The Saudi-led coalition fighting the Houthis cleared four fuel ships to dock at Yemen’s Hodeidah port on Wednesday.
This followed the Iran-backed group’s statement that it would only agree to the ceasefire proposed by Saudi Arabia on March 22 if it stops its blockade – which makes it much harder to deliver humanitarian aid to a country at severe risk of famine, according to the UN.
But so far, the Houthis have refused to put down their weapons and enter into talks.
Experts say the Saudi olive branch comes from a potential roadmap to peace first discussed over a year ago. It was set up under the UN’s aegis, but now envisages a more prominent role for the US since Joe Biden replaced Donald Trump as president in January.
This plan includes a UN-supervised ceasefire, measures to reopen Sana’a airport in the Yemeni capital and the lifting of trade restrictions on the government-controlled Hodeidah port – followed by talks between the Houthis and Yemen’s Saudi-backed coalition government.
‘Calling their bluff’
For the Houthis, “the devil is in the details”, Peter Salisbury, a Yemen specialist at the Brussels-based International Crisis Group, wrote on Twitter.
“The Saudis, the government and the Huthis [an alternative spelling] all say they support the initiative in concept terms but have quibbled incessantly over timing, sequencing and the details of each aspect.”
But whereas the Houthis want Hodeidah port and Sana’a airport to be completely open to all international traffic, the Saudi proposal envisages a role for the Yemeni government in regulating both – and for a ceasefire to come before any economic or humanitarian assistance. The proposal also suggests the sharing of revenues on trade in oil through Hodeidah.
The Saudis’ overture “appears to double down on the idea that it is the Huthis who have to make concessions here”, Salisbury wrote. “And indeed the Huthi response has been clear: they say this is an old offer, and that they’ve been clear in their position. Completely lift barriers to movement on Hodeida [an alternative spelling] and Sana’a airport. They accuse the Saudis of using the humanitarian crisis as leverage.”
Seeing as revenue-sharing at Hodeidah and the reopening of Sana’a airport are longstanding Houthi demands, it is clear that “Riyadh believes it is calling their bluff in front of the US and UN to show they don’t want peace in Yemen”, Cinzia Bianco, a research fellow on the Gulf at the European Council on Foreign Relations, wrote on Twitter.
The Houthis appear to think they are in a strong enough position to turn down the Saudis’ proposals. Riyadh’s overture follows an increase in attacks by the largely Zaidi Shia force against oil installations in the Sunni kingdom – with the Houthis launching another drone attack on airport in southern Saudi Arabia on Tuesday. This follows the Houthis’ intensification in recent weeks of their attacks on Marib – an oil-rich town and the UN-recognised government’s last remaining stronghold in northern Yemen.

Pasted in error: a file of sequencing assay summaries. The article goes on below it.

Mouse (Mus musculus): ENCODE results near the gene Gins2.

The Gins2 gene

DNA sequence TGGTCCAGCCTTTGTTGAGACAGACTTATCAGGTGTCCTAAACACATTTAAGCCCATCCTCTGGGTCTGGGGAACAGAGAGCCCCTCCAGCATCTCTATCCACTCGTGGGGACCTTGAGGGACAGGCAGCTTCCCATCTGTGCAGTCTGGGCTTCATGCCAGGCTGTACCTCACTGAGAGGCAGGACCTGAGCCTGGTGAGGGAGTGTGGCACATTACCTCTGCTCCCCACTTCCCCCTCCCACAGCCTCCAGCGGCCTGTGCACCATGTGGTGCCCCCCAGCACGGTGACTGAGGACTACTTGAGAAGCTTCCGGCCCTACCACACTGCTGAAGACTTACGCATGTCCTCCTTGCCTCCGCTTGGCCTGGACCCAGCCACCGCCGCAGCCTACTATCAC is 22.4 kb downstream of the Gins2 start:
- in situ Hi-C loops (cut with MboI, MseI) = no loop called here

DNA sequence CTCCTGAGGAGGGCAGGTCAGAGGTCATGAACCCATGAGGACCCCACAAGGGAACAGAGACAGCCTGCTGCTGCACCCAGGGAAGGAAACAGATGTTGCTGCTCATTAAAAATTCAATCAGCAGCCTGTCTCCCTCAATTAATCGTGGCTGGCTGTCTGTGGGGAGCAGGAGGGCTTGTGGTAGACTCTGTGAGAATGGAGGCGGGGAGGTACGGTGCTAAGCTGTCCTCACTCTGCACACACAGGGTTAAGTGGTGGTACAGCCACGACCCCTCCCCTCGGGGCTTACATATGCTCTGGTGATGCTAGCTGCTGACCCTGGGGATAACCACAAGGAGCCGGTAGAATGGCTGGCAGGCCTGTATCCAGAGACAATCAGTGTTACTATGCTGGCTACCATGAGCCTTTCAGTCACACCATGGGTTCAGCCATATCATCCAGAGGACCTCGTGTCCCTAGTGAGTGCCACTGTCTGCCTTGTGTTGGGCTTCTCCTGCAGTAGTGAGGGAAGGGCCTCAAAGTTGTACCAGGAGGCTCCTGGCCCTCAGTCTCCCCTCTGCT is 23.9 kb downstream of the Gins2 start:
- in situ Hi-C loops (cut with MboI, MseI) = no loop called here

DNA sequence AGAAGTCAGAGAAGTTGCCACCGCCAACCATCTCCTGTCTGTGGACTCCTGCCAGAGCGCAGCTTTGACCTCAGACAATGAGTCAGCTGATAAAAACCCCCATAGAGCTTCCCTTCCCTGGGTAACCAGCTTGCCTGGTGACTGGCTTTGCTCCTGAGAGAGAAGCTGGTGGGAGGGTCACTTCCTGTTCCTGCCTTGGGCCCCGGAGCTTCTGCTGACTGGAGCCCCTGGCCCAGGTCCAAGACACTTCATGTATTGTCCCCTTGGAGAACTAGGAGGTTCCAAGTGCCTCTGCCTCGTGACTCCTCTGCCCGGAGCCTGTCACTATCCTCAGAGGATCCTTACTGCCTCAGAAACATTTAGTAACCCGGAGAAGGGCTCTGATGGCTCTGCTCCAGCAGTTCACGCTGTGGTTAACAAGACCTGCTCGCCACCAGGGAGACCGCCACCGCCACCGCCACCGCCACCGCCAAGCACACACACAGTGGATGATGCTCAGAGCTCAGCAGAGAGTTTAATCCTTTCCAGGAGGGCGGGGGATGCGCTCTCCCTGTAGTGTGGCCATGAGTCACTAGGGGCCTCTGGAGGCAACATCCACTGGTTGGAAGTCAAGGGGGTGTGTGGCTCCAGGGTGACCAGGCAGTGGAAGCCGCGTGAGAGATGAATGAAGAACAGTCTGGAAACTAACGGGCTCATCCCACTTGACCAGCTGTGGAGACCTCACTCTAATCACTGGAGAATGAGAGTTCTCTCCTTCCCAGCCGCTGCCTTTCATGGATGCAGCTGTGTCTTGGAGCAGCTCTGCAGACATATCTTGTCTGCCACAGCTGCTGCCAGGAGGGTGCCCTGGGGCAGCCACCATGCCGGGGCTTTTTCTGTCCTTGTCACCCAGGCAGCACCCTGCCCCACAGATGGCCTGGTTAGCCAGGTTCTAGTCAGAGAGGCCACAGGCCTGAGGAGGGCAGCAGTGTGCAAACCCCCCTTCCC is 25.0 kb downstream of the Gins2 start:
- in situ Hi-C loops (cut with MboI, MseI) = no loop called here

“Marib is essential for us because of the blockade which stops the impoverished Yemeni population from buying petrol and gas at market prices,” Abdelmajid al-Hanash, a Sana’a-based Houthi negotiator, told FRANCE 24 last week. “As long as this blockade is imposed on northern Yemen, preventing access to these much-needed goods, we will have to try and lift it by force.”
‘Confused’ Biden administration?
Saudi Arabia regularly targets the militant group in air raids – fearing that if it unilaterally withdraws from the conflict, its arch-enemy and the Houthis’ patron Iran will gain a foothold on the Saudi-Yemeni border.
The Biden administration wants to end the Yemeni civil war for humanitarian reasons – hence its withdrawal of military support to the Saudi-led forces fighting there and the suspension of some arms sales to Riyadh. The US also revoked its designation of the Houthis as a “terrorist organisation” in February, after Trump put them on the list shortly before leaving office.
These US moves angered Saudi Arabia, which believes Iran is using the Houthis to put pressure on Washington as it attempts to revive the thorny 2015 nuclear deal with Tehran.
“Riyadh and Washington are trying to impose through negotiation what they failed to achieve through the use of force – and that’s unacceptable to us,” al-Hanash said.
“The Biden administration seems a bit confused,” he continued. “Some officials are calling for an end to fighting in Yemen – as if the US is just a neutral, innocent intermediary. But in fact Washington is still giving significant support to the Saudis, which never just amounted to logistical military backing. That’s why we’re still on guard and why we’re waiting to see if they intend to do anything concrete to end this aggression against us. Any negotiations will come after that.”
“More talk and probably more crossborder airstrikes, missile/drone attacks and fighting on the ground” are all likely to follow, as Yemen enters “a period where the parties are using all tools at their disposal to improve their bargaining position”, Salisbury wrote.
“The good news: this means they are negotiating,” he continued. “The bad news: a lot could go wrong. An errant air or missile strike could blow the whole process up.”